On 25 February 2012 more than 100 local residents took to the streets to protest about Hillingdon Council's plan to build a primary school in Lake Farm Country Park, in open defiance of its own Green Belt policy. Hayes and Harlington MP John McDonnell led a march from the spot earmarked for the building - the green in Botwell Lane, Hayes - to the town centre.[3] Since announcing its intentions, Hillingdon Council has stood firm in the face of public discontent, confirming in August 2012 that "the planning application [was] being tweaked."[4]

In January 2013, a GLA report demonstrated that Hillingdon Council's plan to build on Lake Farm was in jeopardy, and London's Mayor Boris Johnson raised major concerns over the Council's plan to build on Lake Farm. Transport for London also recognised that parents dropping off their children would cause major congestion and bus-service disruption.[5]

On Tuesday 5 March 2013, in a stormy council meeting, the Conservative majority of Hillingdon Council's planning committee members hurriedly rubber-stamped the application to build a school on Lake Farm Country Park. There were shouts of "shame on you" and "disgrace" as residents and Hayes ward councilors in the main civic centre chamber expressed their anger at the authority's resolve to press ahead with building on Lake Farm in defiance of sustained opposition from residents. Seconds after the Conservative majority confirmed their decision, the civic centre fire alarm was set off and all present were evacuated from the premises. Hayes and Harlington MP John McDonnell was one of five petitioners who spoke on behalf of hundreds of campaigners to strongly oppose the idea of building on Lake Farm. Speaking after the meeting, Mr McDonnell observed: "It was not democratic, and I've never seen a council meeting descend into such a shambles . . . The council's agenda is clear - once they have built on one part, they will come back for more."[6]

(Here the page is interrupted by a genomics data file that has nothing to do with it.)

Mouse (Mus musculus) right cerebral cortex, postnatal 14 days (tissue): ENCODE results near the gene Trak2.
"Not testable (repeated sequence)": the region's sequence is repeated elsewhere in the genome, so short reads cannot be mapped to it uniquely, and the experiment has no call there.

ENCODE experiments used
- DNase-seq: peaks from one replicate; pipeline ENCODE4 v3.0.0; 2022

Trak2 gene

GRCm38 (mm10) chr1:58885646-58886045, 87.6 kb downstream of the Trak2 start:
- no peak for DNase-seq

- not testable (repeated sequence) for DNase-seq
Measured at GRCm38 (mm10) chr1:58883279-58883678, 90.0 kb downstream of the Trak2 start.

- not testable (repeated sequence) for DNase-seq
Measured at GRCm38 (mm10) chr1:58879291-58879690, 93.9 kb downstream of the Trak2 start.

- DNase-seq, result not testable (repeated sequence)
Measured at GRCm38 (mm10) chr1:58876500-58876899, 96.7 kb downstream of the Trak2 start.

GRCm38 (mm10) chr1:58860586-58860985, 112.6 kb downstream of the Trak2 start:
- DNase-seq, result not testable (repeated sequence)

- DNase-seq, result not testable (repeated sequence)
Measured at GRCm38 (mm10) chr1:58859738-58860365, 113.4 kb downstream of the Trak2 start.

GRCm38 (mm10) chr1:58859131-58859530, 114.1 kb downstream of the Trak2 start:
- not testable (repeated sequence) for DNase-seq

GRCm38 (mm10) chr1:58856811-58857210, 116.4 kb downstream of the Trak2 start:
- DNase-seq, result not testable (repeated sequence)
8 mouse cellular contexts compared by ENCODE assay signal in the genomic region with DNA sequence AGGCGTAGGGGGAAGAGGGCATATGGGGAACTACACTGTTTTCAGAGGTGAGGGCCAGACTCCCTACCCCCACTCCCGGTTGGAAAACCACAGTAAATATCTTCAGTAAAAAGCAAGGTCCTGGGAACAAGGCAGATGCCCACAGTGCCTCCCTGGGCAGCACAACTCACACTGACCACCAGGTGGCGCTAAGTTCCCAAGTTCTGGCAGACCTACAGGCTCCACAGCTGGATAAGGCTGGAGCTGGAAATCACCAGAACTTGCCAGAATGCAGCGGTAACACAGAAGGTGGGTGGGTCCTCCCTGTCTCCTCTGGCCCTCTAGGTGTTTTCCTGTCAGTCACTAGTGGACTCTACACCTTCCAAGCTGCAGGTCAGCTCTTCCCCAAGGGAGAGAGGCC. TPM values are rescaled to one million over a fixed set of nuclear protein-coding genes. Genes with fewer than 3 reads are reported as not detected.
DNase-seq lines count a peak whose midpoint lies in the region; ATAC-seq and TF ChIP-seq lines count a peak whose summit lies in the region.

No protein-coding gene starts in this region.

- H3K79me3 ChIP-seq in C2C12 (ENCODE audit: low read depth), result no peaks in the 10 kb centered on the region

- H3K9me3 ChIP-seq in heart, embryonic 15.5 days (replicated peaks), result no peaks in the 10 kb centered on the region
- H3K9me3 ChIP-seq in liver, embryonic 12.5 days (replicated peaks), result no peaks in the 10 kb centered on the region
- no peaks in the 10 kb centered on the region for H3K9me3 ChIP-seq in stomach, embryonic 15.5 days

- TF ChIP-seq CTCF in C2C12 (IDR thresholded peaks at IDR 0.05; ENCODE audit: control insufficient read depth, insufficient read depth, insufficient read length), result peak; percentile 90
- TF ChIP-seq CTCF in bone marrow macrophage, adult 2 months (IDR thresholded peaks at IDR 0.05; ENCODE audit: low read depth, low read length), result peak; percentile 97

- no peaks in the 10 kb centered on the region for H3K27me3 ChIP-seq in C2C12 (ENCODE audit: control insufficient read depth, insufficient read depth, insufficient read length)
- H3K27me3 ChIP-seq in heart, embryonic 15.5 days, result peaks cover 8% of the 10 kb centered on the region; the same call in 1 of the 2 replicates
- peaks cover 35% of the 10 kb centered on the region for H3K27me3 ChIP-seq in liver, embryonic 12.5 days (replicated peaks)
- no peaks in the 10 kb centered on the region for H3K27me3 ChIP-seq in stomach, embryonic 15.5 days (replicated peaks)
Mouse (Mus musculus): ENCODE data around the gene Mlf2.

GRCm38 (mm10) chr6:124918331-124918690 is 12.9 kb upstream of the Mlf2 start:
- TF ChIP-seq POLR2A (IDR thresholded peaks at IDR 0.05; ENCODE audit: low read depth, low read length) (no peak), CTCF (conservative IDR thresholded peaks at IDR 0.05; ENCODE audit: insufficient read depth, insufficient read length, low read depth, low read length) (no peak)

The Uxbridge Gazette reported on 24 April 2013 that London's Mayor Boris Johnson, who at the beginning of the year had raised major concerns about the idea of building on Lake Farm, would not intervene in Conservative plans to build a school on three hectares of green belt land, at the eastern end of Lake Farm Country Park. The Mayor's approval infuriated Hayes and Harlington MP John McDonnell, who called it a "disgraceful betrayal of our local community." Conservative leader of the council Ray Puddifoot claimed: "Opponents of the scheme have been given every opportunity to come up with an alternative site, but nothing feasible has materialised so we need to press ahead with the agreed proposal."[7]

Flora and fauna[edit]

Most of the site is open grassland and shrubs, which Hillingdon Council says are "important for wildlife".[1] A trim trail runs through the site, which is recognizable by its skylark sculpture.